Last week we looked at the way in which Luther’s account of “reason” (eyes) and “faith” (ears) informed his view of the Triumphal Entry and his sacramentology. But this basic insight is not, for Luther, an isolated one that refers only to this or that doctrine. It is, rather, one might say, ahem, “systemic.” It is something of a leitmotif.
Thus it appears again in his sermon on Luke 21:25-36 about the signs of the end times and the Last Day. He puts it like this:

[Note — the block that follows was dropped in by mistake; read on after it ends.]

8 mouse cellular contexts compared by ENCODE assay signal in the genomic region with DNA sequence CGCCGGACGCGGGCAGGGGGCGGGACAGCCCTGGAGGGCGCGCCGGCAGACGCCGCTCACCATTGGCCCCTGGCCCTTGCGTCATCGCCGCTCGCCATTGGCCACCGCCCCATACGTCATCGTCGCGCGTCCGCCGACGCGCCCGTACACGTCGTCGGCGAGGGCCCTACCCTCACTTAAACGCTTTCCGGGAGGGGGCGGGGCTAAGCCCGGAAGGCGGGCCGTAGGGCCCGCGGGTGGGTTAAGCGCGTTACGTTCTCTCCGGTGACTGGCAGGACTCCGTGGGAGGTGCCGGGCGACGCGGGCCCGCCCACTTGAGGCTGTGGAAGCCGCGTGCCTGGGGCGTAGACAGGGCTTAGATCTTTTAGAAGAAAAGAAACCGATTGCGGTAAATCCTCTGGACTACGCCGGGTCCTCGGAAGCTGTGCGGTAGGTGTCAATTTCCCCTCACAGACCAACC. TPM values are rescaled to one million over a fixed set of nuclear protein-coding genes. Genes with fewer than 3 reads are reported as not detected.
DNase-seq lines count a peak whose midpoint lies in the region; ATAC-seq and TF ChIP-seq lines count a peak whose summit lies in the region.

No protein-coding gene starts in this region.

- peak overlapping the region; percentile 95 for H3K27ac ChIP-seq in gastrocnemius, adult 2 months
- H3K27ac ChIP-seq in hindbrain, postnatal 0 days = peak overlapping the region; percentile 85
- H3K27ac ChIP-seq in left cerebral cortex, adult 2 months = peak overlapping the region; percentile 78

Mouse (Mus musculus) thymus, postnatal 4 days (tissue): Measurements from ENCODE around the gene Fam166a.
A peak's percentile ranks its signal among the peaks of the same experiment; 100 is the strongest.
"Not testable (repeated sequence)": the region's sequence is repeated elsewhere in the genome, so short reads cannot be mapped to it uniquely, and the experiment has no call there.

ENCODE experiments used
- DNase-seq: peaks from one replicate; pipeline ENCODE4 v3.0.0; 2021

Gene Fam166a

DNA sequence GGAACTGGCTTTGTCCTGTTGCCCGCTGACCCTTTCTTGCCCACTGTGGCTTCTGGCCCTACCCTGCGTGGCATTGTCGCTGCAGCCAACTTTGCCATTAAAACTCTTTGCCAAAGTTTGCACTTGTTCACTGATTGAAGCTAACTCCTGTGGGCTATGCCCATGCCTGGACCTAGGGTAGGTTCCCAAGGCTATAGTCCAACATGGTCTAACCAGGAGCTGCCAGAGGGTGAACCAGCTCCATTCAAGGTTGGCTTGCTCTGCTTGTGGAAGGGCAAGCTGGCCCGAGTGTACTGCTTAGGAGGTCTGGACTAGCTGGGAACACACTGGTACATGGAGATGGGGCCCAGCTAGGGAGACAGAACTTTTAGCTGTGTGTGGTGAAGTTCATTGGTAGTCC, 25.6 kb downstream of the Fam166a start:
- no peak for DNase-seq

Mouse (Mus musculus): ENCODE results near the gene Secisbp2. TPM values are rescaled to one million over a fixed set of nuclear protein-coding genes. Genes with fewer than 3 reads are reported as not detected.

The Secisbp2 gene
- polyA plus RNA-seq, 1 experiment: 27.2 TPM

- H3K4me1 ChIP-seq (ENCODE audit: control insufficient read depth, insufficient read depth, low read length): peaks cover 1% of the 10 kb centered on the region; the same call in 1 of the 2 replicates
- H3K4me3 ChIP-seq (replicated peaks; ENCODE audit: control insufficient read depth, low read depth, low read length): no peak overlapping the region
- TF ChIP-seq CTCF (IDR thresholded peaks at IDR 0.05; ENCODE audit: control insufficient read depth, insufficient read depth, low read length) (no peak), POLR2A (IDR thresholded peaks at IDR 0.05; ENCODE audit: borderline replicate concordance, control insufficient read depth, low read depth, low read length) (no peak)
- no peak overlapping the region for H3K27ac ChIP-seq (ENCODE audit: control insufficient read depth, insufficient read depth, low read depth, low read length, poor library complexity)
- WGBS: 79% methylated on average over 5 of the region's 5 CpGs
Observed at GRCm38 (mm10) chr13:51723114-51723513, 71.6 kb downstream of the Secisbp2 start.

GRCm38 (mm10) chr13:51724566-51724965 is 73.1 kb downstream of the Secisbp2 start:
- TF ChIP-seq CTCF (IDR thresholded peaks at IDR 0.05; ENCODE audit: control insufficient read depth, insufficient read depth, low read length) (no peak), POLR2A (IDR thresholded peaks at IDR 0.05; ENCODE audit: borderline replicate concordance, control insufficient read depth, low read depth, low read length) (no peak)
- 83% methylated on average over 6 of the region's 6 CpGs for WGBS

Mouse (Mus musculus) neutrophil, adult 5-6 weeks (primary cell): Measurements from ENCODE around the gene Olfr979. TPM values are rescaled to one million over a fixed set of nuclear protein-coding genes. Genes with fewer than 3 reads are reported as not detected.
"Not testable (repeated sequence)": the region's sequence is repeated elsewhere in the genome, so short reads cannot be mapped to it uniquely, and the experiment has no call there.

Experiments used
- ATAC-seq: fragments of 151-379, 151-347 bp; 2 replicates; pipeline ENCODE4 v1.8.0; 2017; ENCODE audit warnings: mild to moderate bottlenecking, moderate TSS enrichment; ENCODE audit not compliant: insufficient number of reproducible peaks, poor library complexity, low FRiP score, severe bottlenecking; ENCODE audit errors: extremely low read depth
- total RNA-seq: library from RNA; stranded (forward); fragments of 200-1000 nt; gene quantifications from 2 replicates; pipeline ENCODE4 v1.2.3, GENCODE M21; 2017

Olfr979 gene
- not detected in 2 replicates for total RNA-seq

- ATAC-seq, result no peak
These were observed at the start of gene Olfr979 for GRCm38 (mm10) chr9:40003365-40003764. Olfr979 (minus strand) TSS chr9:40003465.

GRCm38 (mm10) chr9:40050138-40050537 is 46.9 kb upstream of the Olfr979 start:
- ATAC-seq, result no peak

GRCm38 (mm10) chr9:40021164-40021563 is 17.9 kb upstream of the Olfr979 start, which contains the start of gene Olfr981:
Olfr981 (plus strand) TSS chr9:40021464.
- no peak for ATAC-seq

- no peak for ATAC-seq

Thus also will it be with us at the last day, should we live to see it. It will be terrible to behold when the heavens and the earth begin to be wrapped in flame; but a Christian must not look at the appearance, but hear how Christ explains it; namely, that it is a beautiful blossom, a young, thrifty branch, so that, although nature may be terrified at the dreadful sight, the heart may nevertheless cleave to the word, strengthen itself against the external appearance and say: Well, be not afraid, since it neither is, nor means anything injurious, but only that my Redeemer and redemption are near at hand. So now be welcome to me, O God, my dear Lord Jesus, and come, as I have my lifelong often prayed that Thy kingdom might come, and the kingdom of the devil at last have an end. Whoever can thus receive the Lord Jesus, will in a moment be translated to eternal glory, where he shall shine as the sun.